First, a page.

Course code:



M - Intermediate

Class size limit:


Meets the following requirements:

  • HS - Human Studies

Lab fee:


Typically offered:

Upon occasion

This course examines the concept of the human through an exploration of the concept of possession. Contemporary understandings of the human have been influenced by the political frameworks of European modernity and its philosophical roots, all the way back to Aristotle’s claim that what differentiates the human from other animals is the capacity for speech, which is also what, he argued, makes the human a “political animal. “ Within this history, categories of difference internal and external to European political community, including women, colonized, slaves, homosexuals, Jews, and the insane, have been considered as less than fully human. In contrast, the fully human has been historically defined in terms of possession of one’s self through the possession of reason, property, territory, autonomy and the capacity for self-representation through language.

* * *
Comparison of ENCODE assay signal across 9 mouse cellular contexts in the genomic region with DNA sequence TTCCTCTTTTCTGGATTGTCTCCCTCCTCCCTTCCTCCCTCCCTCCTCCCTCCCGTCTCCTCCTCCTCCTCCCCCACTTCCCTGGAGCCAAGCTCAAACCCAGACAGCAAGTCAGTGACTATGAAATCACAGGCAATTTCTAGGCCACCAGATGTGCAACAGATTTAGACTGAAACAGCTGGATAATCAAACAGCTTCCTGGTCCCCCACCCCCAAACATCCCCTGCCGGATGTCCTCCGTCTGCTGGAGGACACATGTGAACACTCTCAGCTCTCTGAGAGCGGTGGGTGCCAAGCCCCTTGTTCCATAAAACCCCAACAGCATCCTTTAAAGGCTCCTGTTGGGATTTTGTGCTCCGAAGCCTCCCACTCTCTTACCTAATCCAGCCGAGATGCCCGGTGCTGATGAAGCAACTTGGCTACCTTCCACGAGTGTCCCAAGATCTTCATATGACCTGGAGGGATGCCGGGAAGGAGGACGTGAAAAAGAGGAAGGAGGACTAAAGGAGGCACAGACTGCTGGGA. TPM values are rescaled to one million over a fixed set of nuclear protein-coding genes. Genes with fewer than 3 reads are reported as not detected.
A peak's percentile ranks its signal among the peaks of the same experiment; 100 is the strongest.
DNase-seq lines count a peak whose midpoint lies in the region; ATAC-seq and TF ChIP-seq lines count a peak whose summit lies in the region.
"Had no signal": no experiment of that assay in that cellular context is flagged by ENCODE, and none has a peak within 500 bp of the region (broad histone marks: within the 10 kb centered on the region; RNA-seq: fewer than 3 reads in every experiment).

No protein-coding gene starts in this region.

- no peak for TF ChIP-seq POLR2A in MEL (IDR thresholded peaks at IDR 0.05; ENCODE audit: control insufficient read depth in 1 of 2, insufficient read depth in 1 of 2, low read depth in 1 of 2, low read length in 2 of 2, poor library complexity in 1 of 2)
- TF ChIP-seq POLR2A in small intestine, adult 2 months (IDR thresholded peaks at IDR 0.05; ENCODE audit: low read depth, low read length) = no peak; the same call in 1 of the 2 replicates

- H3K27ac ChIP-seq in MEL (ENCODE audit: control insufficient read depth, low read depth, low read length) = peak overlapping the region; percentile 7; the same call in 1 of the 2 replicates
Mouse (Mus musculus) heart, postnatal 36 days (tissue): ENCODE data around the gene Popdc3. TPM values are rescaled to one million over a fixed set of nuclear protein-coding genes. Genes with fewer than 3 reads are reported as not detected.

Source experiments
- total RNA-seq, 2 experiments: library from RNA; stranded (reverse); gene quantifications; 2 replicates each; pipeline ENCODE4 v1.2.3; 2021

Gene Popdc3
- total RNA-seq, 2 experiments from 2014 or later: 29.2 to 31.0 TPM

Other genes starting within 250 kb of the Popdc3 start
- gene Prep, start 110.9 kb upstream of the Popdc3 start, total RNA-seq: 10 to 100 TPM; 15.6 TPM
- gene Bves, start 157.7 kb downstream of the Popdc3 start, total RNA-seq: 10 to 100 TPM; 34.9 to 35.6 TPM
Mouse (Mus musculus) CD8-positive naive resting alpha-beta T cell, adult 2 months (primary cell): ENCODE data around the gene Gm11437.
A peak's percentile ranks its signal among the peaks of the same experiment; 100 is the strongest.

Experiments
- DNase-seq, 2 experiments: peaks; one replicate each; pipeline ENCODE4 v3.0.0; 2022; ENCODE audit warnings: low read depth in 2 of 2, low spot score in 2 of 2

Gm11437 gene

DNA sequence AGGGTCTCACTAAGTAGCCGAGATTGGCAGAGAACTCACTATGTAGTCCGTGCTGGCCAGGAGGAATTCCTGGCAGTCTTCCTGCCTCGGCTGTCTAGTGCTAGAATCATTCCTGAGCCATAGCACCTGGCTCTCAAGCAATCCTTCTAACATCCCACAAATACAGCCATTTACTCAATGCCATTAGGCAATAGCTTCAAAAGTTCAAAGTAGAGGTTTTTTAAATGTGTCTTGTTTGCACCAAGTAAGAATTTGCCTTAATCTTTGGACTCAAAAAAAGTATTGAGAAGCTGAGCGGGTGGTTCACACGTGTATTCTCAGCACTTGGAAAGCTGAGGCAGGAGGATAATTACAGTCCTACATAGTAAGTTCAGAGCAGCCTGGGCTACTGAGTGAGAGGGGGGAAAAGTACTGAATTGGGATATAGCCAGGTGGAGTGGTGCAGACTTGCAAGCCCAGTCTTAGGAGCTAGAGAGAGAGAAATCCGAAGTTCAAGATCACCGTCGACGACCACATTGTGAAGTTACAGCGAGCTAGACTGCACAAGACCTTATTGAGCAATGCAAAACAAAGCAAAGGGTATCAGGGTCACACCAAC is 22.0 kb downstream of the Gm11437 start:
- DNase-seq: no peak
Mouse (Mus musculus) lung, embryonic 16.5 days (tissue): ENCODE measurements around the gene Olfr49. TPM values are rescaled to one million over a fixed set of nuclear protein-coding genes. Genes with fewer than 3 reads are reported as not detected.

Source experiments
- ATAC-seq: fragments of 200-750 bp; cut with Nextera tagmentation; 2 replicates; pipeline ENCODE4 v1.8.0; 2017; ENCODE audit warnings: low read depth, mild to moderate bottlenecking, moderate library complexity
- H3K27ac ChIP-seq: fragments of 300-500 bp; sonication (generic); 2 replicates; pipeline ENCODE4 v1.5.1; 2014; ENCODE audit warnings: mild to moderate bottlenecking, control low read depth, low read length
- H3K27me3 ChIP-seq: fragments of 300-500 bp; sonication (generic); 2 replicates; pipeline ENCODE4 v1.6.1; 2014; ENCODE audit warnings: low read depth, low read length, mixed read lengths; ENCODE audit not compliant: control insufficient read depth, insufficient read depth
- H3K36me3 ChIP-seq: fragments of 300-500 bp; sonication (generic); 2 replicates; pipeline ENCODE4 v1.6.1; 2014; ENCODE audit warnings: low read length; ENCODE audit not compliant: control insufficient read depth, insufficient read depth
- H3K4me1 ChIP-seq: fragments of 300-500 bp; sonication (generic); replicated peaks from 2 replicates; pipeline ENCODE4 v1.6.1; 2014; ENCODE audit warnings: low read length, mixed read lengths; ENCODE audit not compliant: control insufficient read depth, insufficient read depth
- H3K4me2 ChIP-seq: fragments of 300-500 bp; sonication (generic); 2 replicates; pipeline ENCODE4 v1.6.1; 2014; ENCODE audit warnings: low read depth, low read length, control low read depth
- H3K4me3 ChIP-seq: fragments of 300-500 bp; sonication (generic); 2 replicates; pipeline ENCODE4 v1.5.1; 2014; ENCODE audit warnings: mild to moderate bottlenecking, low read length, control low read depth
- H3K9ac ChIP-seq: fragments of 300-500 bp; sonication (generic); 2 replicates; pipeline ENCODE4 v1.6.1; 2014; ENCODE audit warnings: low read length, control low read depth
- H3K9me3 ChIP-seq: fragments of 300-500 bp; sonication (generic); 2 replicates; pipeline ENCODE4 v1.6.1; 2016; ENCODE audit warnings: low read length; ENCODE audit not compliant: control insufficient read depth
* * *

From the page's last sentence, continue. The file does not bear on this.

Over the course of the term, we will examine how those who have been defined as less than fully human challenge oppositions through which the idea of the self-possessed, autonomous human has been defined—oppositions of mind and body, reason and madness, thought and emotion, masculine and feminine, object and subject, religious and secular, and thus also human and animal. Doing so will allow us to rethink concepts such as “rights,” “consent,” “self-representation,” “value,” “autonomy,” “transparency,” “equality,” “freedom,” and “community.” What might it mean to rethink political claims made in the name of “humanity” in terms of notions of dispossession and being possessed (by language, madness, desire, divine forces or other forms of difference)? What might it mean to think about relating to others and the self through difference rather than sameness? What might it mean for our understandings of the relation between art and politics if we think about politics as based on translation rather than on self-representation and inclusion? Drawing on psychoanalysis, anthropology, postcolonial studies, political economy, literature, religion and feminist theory, this course considers states such as hysteria, melancholia, speaking in tongues, and ecstasy, as well as states of slavery, colonialism, and poverty to consider the political, social and environmental implications of how we define the human. Students will be evaluated based on attendance, in-class participation, weekly reading responses, and two short analytical essays. This is an intermediate level course. Prior work in at least one human studies or related arts course is strongly recommended.

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